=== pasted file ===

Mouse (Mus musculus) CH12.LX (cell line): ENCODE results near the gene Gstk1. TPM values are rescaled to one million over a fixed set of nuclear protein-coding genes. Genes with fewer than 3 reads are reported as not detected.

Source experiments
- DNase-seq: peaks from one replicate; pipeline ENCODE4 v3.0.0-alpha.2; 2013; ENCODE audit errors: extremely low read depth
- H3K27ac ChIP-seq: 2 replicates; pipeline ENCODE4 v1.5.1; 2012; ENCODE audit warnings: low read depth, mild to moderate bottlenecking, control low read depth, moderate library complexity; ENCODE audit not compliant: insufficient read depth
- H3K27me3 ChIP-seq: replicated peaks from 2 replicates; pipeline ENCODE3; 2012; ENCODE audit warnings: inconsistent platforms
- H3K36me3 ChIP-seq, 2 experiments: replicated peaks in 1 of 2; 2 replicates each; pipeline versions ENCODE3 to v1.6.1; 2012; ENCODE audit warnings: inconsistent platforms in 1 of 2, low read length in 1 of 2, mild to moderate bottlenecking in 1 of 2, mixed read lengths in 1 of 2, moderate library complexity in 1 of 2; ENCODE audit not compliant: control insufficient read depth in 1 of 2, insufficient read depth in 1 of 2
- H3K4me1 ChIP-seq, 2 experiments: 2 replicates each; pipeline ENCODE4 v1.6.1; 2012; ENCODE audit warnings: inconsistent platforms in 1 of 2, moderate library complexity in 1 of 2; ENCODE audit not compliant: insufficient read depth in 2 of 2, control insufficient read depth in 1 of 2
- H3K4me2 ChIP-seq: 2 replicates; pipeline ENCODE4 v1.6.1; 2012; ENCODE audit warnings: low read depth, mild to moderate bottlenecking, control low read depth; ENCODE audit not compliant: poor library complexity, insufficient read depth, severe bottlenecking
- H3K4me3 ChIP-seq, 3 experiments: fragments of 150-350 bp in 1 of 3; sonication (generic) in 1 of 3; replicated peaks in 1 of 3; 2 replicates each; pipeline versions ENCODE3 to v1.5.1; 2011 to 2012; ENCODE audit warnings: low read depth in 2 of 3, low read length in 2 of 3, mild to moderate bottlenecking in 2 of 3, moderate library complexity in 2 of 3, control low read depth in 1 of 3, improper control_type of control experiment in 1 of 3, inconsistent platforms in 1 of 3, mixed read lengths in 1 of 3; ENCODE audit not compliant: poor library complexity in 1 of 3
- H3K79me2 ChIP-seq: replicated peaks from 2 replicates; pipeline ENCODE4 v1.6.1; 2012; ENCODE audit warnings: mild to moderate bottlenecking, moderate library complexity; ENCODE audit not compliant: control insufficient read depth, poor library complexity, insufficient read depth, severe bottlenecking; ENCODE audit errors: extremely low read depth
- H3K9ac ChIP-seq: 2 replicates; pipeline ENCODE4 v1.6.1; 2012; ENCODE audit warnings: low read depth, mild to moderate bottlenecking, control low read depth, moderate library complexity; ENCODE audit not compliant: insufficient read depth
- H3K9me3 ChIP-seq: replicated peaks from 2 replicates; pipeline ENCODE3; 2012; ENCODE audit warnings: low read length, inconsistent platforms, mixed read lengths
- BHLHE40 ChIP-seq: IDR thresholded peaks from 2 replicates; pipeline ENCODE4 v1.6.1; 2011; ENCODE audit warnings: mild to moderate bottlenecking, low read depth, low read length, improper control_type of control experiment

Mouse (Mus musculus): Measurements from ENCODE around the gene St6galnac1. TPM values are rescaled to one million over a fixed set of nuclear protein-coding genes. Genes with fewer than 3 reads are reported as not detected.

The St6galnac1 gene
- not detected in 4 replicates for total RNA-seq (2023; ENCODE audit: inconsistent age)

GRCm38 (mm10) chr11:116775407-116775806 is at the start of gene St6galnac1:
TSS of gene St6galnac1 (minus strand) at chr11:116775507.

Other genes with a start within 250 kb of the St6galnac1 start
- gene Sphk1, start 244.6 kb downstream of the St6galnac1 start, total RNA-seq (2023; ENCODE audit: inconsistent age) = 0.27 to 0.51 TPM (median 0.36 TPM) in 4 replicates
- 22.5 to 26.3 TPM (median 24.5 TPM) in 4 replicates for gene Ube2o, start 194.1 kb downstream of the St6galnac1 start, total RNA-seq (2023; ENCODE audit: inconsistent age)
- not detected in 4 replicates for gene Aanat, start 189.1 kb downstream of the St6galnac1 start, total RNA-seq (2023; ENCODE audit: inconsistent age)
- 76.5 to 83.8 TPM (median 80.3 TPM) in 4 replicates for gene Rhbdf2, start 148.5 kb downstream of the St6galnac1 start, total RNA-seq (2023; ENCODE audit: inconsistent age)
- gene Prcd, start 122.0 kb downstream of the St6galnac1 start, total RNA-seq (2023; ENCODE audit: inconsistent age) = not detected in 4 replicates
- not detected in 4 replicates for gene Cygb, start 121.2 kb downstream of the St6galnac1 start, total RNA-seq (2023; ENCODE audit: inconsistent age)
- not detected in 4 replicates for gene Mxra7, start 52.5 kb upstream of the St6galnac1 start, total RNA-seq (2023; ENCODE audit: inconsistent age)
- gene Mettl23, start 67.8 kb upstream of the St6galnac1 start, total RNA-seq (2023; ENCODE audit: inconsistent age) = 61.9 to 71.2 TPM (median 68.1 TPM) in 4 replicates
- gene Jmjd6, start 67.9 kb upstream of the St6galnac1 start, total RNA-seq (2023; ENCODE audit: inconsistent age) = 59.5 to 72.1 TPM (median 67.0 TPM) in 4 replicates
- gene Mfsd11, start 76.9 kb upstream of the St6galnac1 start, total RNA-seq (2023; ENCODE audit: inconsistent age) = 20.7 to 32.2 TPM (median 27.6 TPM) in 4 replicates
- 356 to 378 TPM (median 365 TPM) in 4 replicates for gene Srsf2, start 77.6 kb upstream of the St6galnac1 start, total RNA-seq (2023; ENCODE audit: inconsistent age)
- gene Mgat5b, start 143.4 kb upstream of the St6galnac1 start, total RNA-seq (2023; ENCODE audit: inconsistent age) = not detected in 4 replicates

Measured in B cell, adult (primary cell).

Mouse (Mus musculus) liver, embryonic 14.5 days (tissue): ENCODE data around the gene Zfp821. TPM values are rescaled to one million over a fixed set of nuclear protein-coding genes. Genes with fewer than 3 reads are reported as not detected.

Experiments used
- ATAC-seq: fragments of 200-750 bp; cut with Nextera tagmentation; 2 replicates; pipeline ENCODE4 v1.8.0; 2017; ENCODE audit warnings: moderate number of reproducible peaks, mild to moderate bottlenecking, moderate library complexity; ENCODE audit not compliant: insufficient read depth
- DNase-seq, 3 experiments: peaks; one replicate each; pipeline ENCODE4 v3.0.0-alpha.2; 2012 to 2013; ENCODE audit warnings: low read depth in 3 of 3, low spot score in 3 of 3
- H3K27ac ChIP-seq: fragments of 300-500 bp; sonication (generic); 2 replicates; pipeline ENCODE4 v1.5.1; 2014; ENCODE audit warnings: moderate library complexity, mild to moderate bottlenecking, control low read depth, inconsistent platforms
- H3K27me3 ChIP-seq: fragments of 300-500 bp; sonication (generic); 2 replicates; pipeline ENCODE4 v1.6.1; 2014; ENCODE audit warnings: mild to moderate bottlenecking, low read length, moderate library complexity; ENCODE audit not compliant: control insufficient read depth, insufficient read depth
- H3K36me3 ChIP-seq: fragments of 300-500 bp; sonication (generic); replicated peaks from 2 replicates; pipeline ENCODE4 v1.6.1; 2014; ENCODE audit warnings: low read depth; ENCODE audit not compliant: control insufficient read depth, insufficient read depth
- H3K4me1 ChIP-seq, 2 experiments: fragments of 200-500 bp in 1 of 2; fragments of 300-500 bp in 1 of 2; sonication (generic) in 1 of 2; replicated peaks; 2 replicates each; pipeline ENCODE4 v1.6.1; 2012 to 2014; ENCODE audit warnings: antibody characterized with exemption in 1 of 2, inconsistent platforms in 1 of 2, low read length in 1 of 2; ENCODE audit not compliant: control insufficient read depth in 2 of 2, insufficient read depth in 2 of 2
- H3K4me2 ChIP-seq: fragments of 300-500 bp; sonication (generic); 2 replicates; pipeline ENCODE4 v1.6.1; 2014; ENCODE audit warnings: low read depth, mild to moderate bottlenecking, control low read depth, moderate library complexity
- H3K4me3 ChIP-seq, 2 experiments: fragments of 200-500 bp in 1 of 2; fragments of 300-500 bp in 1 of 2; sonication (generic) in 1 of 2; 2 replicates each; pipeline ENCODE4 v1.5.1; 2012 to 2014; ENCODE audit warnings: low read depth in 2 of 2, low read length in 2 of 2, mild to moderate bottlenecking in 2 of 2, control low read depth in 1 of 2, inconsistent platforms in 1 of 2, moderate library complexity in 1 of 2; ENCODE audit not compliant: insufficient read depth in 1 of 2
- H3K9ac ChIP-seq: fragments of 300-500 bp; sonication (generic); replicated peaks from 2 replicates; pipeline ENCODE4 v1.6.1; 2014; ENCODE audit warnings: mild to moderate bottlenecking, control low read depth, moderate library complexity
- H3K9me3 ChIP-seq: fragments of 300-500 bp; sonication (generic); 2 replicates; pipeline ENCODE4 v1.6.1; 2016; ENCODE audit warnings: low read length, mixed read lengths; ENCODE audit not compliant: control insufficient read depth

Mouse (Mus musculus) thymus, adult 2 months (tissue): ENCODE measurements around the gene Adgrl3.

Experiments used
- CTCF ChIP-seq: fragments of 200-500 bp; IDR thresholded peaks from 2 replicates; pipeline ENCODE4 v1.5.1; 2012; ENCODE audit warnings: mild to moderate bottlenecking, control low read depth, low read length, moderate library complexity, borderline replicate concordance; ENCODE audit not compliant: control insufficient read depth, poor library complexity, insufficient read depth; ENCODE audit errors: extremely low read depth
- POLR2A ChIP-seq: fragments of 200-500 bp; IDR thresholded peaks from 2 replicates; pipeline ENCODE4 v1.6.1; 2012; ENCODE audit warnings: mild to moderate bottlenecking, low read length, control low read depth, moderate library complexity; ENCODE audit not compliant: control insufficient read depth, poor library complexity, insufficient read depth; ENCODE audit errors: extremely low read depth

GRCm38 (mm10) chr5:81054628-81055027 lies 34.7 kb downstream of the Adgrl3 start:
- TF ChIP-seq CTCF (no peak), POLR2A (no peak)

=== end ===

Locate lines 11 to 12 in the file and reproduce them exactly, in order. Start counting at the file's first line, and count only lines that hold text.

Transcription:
- H3K9ac ChIP-seq: 2 replicates; pipeline ENCODE4 v1.6.1; 2012; ENCODE audit warnings: low read depth, mild to moderate bottlenecking, control low read depth, moderate library complexity; ENCODE audit not compliant: insufficient read depth
- H3K9me3 ChIP-seq: replicated peaks from 2 replicates; pipeline ENCODE3; 2012; ENCODE audit warnings: low read length, inconsistent platforms, mixed read lengths